It would be nice to think the true litmus test that determines whether the Orioles have really turned a competitive corner this season would be a bushelful of victories over the big-money Yankees and Red Sox.
If only it were that simple.
The real test is taking place behind the curtain, where owner Peter Angelos is undoubtedly enjoying his team's recent resurgence and deciding whether he's willing to double down on the two players who have a chance to be the cornerstones of a new era of Orioles baseball.
Center fielder Adam Jones is fast approaching his final season under control of the club, and he appears to have come into his own as a star-quality player. Catcher Matt Wieters will be tied to the team for at least three more years — so his contract situation isn't as pressing — but it's never too early to consider locking up a guy who might be the best all-around catcher in the league, especially when that removes the divisiveness of a series of salary arbitration hearings.
This should be a no-brainer, except that both players will command very large contracts to buy out their free agent eligibility and the Orioles are haunted by a history of questionable long-term signings.
Angelos was once one of baseball's biggest spenders and the Orioles had some of the biggest payrolls in baseball during the mid-to-late 1990s. It wasn't until his ill-fated decision to throw $65 million at free agent Albert Belle that his zest for assembling an expensive All-Star lineup began to wane.
Belle was forced into retirement by a hip injury less than halfway through that five-year deal, and — though much of the remainder of his contract was covered by insurance — the sheer size of the unrealized remainder of the guarantee was enough to convince the Orioles to stop impersonating a large-market franchise.
They did sign All-Star shortstop Miguel Tejada to a six-year, $72-million deal in 2003 and made a half-hearted $140-million offer to Mark Teixeira a few years ago, but the Orioles effectively stopped being a major player in the free agent market in the mid-2000s and tried to refocus on player development.
Of course, even after shying away from marquee free agents, they found reason to still be wary of giant contracts, since they also paid dearly to lock up Nick Markakis and Brian Roberts when they were the young cornerstones of a previous youth movement. Roberts has been sidelined most of the past two seasons with back issues and concussion symptoms and Markakis has seen his offensive numbers slide since signing his six-year deal.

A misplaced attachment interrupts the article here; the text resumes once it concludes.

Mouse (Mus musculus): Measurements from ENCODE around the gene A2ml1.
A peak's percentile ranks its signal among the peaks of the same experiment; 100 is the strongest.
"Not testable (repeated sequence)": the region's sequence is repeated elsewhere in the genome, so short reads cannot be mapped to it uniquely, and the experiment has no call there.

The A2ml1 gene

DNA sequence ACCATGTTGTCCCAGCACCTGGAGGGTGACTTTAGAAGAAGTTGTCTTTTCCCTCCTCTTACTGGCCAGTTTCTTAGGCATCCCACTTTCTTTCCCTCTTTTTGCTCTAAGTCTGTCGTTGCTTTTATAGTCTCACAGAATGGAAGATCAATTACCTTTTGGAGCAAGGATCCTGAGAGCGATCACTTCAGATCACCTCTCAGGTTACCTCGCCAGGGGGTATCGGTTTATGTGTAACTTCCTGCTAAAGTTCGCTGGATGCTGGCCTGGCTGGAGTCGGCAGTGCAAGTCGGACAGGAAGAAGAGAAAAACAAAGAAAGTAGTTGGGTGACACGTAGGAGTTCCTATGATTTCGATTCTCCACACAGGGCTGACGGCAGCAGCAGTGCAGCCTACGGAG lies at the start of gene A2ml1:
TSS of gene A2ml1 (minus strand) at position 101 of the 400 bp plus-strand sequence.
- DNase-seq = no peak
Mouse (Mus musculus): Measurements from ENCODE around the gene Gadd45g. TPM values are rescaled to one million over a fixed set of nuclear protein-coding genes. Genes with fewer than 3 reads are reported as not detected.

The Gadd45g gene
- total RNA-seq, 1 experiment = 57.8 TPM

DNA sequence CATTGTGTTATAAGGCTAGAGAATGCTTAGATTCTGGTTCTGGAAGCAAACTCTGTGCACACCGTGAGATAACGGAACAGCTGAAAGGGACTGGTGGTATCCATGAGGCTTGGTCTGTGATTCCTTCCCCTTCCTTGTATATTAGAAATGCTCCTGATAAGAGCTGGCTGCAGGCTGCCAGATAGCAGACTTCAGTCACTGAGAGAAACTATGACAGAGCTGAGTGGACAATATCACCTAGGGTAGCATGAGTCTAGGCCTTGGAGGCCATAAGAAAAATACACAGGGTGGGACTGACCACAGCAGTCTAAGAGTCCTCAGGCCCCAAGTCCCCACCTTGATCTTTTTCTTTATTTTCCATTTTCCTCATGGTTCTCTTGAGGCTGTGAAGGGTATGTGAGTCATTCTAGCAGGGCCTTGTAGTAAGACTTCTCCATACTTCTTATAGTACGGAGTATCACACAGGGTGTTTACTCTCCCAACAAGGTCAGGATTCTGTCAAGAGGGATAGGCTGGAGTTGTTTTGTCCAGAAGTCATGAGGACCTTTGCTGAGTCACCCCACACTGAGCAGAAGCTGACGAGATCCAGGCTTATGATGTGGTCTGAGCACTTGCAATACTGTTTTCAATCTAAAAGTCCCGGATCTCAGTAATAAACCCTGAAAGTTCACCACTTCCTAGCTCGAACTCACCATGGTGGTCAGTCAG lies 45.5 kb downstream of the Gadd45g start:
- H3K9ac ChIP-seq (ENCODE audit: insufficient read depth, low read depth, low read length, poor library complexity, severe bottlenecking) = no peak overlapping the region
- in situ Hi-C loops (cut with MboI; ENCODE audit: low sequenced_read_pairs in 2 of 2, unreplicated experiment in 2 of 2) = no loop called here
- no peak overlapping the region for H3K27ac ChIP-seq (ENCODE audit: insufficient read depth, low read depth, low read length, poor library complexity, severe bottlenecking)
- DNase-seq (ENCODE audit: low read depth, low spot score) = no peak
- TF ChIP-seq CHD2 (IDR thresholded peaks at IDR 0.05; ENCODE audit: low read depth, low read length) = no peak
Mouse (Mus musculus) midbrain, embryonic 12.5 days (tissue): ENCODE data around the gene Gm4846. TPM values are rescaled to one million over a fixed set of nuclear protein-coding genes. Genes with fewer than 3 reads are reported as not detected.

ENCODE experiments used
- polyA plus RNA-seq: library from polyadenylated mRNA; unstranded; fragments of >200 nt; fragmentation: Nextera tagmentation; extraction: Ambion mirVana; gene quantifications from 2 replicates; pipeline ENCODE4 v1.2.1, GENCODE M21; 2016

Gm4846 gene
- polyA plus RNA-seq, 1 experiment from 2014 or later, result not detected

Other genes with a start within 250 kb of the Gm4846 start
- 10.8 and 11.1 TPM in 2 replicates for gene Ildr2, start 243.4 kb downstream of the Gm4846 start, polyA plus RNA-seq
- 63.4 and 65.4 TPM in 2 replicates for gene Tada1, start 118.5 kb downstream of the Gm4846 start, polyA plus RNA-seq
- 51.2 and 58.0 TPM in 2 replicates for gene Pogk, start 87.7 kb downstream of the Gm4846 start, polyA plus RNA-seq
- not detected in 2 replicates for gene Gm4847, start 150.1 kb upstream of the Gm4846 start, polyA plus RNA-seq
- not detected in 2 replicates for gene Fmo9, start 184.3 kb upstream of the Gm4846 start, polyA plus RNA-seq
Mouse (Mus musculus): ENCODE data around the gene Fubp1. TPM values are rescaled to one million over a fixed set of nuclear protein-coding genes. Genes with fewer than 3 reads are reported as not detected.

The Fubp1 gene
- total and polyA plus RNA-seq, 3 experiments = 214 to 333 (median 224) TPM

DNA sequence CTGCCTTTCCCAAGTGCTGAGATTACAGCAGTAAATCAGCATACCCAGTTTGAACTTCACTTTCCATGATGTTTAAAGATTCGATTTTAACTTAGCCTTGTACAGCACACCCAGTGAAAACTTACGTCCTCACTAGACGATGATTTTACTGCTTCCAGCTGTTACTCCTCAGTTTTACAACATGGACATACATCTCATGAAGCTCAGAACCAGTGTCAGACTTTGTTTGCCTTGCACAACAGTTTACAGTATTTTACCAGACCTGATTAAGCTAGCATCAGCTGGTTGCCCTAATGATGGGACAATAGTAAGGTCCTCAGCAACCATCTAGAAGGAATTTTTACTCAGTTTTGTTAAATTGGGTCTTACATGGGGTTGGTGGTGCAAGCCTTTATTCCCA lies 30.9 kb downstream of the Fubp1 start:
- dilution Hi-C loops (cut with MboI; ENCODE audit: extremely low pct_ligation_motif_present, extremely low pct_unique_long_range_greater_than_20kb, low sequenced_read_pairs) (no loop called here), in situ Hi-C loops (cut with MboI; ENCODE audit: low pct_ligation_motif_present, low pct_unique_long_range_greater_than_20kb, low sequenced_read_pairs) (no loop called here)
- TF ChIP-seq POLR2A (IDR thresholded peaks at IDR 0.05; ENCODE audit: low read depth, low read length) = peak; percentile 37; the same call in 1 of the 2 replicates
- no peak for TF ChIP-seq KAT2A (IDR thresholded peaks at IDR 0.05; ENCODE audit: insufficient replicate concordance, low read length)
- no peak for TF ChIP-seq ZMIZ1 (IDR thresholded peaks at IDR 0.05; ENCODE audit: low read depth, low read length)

So, why should anyone expect the O's to be willing to open the vault for Jones and Wieters? Well, maybe because the team appears to be on the upswing and new baseball operations chief Dan Duquette believes in keeping his best players for the long haul.
"Once the players get established and show that they are going to be dependable contributors to the team, I think that's always a good time to extend the relationship,'' Duquette said on Tuesday. "Some players do that early in their careers and some later. With Adam Jones and Matt Wieters, they are both good players and they have shown they are dependable team members. And they're both very popular."
Jones is the greater priority, of course, since the Orioles will need to sign him relatively soon or see how much they can get for him before his service time clock runs down. Duquette said he would prefer to talk contract in the offseason, but that might not be practical in this case.
The longer the team waits, the more the leverage shifts in favor of Jones, who is off to a terrific start. While he has remained non-committal about his future, he said on Tuesday that the most important factor in his decision to remain (or not) in Baltimore long-term is the direction of the team.
"It's a huge factor," he said. "You play this game to win. Obviously, this game can be fruitful, but there have been great, great players — in all sports — who have never won a championship, and they all say they'd trade it all to win."
That can't sound very positive to beleaguered Orioles fans who haven't witnessed a winning season since 1997, but Jones said that he is very much on board with the program that Buck Showalter has put in place here and insists he values the roots he has put down in Baltimore.
He can say he dollar figure is a secondary consideration, but that just creates something of a Catch-22, since the best way for the Orioles to show Jones that they are on the right track is to show him the money.
Read Peter Schmuck's in his blog, "The Schmuck Stops Here" at baltimoresun.com/schmuckblog and listen when he hosts "The Week in Review" at noon Fridays on WBAL (1090AM) and at wbal.com.
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